I want to thank you, Mr. Chairman, for your decision to 
permit a vote on our censure resolution here in committee. I 
agree with you that it will foster comity. But I have another 
request, not just to you, but to all my colleagues on this 
committee. I have listened as many, if not most, Members on the 
Republican side of the aisle have asserted that this is a vote 
of conscience. And Mr. Schippers, in his closing argument, 
specifically noted the importance of voting one's conscience.
    I respect each and every member of this committee who votes 
his or her conscience. On a matter as important as this, party 
identification should not be, must not be, the deciding factor. 
Conscience must be. So my request to you is a simple and 
straightforward one. Please let me vote my conscience, both 
here in committee and on the floor. Please allow our censure 
resolution to move to the Rules Committee, either on a positive 
or a negative vote.
    I and many others in this Congress should not be denied the 
right to vote our conscience, the right that many here assert 
genuinely, I believe, as their rationale for supporting 
impeachment. To deny us that right would be the rawest of raw 
partisan politics. It would confirm the fear that party leaders 
and not conscience are dictating this committee's actions.
    Not a single Member of this institution should fear a vote 
of conscience. Not a single Member of this Congress should be 
part of any plan to deny other Members of Congress the 
opportunity to vote their conscience on an issue of as grave 
constitutional import as this.
    Mr. Chairman, as you know, I joined this committee the day 
it received the Starr Report. I am the most junior member. I 
honestly walked into the first hearing believing our proceeding 
would be nonpartisan. I don't know if I was more like Mr. Smith 
Goes to Washington or Gomer Pyle. I even thought that we might 
be sitting physically like grand jurors, individually, not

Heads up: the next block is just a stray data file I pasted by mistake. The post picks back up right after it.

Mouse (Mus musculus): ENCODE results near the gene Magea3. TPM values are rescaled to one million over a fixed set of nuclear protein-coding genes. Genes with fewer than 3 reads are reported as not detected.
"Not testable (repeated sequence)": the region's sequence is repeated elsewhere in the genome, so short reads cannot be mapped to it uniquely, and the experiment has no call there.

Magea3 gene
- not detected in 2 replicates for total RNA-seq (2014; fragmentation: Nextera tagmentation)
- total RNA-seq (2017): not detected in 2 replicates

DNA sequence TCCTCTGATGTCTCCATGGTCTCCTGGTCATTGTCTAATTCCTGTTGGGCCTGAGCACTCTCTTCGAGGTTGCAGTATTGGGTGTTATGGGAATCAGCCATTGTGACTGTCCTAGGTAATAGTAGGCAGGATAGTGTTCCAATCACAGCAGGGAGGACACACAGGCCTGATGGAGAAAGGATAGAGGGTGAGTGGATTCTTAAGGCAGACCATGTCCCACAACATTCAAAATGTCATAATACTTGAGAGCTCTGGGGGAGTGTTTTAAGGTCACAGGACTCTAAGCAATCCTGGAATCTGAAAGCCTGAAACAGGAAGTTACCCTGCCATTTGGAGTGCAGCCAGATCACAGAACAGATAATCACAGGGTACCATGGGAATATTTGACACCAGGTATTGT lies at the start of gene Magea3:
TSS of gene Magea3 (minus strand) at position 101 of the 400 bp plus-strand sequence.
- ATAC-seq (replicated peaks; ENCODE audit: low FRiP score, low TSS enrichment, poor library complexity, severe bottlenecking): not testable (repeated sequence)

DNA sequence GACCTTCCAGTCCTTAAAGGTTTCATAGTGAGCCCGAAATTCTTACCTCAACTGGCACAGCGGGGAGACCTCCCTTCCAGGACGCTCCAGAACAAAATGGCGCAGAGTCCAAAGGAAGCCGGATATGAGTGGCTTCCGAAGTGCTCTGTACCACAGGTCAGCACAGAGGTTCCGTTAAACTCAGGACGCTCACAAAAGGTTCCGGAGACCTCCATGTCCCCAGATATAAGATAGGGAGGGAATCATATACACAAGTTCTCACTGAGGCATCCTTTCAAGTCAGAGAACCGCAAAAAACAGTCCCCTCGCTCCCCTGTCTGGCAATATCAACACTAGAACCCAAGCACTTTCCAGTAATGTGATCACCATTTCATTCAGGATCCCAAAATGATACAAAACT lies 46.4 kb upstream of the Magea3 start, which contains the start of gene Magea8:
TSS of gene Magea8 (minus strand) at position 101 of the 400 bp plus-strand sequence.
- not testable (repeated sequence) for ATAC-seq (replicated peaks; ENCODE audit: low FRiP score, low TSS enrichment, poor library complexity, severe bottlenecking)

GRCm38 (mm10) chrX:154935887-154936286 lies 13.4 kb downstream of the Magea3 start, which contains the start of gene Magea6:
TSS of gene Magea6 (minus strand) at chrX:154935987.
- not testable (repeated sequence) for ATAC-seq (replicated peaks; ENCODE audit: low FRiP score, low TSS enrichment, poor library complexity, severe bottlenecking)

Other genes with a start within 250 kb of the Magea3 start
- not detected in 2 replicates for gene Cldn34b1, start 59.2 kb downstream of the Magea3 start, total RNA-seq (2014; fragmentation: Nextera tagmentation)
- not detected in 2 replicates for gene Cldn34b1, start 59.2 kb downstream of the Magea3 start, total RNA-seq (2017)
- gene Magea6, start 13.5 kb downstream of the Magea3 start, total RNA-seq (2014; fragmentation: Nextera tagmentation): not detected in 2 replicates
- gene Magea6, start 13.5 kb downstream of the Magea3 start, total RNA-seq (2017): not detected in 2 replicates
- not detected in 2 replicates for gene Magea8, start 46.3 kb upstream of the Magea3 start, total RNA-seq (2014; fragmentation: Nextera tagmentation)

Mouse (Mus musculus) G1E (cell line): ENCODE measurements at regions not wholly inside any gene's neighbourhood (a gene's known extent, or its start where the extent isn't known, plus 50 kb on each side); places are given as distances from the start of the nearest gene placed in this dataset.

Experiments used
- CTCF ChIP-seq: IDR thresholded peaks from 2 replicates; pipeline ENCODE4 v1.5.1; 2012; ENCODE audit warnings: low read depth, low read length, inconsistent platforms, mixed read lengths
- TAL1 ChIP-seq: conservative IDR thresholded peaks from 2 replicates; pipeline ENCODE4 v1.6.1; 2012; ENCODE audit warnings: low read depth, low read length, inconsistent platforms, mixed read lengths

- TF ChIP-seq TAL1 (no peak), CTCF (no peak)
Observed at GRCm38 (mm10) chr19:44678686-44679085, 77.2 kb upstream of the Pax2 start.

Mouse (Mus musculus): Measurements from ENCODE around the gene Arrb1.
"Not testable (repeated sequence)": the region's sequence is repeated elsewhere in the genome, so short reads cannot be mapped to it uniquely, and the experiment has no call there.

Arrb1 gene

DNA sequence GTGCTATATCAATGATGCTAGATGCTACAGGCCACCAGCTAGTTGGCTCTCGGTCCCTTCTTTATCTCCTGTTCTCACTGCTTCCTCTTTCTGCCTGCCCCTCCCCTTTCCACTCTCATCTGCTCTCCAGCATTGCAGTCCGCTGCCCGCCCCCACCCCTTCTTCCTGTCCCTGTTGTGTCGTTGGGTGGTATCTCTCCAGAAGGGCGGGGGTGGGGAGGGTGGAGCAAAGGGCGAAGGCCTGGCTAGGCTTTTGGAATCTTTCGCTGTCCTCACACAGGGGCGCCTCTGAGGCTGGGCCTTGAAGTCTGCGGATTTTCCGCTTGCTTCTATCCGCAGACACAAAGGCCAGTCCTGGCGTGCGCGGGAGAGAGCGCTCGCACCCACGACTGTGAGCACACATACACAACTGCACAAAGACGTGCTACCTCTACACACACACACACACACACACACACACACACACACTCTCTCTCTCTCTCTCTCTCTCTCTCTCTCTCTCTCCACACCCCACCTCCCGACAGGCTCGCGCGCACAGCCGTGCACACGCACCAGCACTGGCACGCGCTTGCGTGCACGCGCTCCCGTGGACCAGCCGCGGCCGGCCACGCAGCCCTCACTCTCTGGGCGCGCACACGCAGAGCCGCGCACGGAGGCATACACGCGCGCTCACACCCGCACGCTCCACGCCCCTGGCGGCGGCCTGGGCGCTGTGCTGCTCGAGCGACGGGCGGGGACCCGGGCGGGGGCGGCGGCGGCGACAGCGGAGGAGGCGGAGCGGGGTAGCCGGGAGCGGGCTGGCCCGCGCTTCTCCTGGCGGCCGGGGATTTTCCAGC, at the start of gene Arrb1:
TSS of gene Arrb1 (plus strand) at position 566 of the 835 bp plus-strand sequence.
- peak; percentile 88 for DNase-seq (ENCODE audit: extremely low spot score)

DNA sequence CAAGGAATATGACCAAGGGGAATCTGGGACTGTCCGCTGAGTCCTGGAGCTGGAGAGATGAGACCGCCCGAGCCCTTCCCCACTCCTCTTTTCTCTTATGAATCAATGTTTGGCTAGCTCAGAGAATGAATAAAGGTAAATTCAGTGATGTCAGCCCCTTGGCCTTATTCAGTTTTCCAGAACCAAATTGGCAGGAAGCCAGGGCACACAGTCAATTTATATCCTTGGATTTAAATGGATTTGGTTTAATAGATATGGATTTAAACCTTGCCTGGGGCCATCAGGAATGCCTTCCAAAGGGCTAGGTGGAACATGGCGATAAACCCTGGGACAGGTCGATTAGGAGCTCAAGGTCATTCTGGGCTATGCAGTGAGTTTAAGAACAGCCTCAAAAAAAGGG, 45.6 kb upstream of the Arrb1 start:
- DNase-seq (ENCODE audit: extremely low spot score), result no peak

divided by party, like gladiators fighting a partisan fight.
    Well, I was wrong, and I think many members of this 
committee on both sides of the aisle are disappointed on how 
partisan this has been. I don't think any of us intended it to 
be this way. Perhaps I am as naive now as I was when I first 
joined the committee, but I don't think so. I call it optimism, 
because I believe my colleagues on this committee recognize 
that our vote of conscience may be different from their vote of 
conscience. And I believe that you know in your heart of hearts 
that it would be a partisan tactic to prevent us from voting 
our conscience.
    Let's leave this room together, not as Democrats and 
Republicans, let us leave this room as Americans, hand in hand, 
and take the vote to the floor of the House of Representatives. 
Conscience will prevail. Conscience should prevail, and if that 
happens, justice will prevail.
    I yield back the balance of my time.
    Chairman Hyde. I thank the gentleman. Mr. Pease, the 
gentleman from Indiana.
    Mr. Pease. Thank you, Mr. Chairman.
    The issues before this committee are of such nature and 
consequence that I, like so many others, have struggled to 
impose on myself a discipline of open-mindedness for as long as 
I possibly could. That decision has had its consequences as I 
have found myself criticized from across the political spectrum 
for not declaring myself, nor advocating a conclusion, even as 
the committee was still receiving evidence and hearing 
argument.
    I understand and accept those consequences as inevitable.